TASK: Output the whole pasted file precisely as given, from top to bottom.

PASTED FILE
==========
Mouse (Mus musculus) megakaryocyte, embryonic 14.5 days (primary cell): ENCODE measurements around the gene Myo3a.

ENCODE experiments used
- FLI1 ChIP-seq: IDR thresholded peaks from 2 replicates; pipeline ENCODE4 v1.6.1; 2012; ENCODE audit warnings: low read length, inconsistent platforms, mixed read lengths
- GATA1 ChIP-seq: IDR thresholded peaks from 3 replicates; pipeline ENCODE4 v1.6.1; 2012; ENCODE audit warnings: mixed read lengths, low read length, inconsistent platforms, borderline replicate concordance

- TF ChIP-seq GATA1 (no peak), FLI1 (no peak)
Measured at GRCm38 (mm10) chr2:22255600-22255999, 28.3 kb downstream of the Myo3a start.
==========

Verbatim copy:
Mouse (Mus musculus) megakaryocyte, embryonic 14.5 days (primary cell): ENCODE measurements around the gene Myo3a.

ENCODE experiments used
- FLI1 ChIP-seq: IDR thresholded peaks from 2 replicates; pipeline ENCODE4 v1.6.1; 2012; ENCODE audit warnings: low read length, inconsistent platforms, mixed read lengths
- GATA1 ChIP-seq: IDR thresholded peaks from 3 replicates; pipeline ENCODE4 v1.6.1; 2012; ENCODE audit warnings: mixed read lengths, low read length, inconsistent platforms, borderline replicate concordance

- TF ChIP-seq GATA1 (no peak), FLI1 (no peak)
Measured at GRCm38 (mm10) chr2:22255600-22255999, 28.3 kb downstream of the Myo3a start.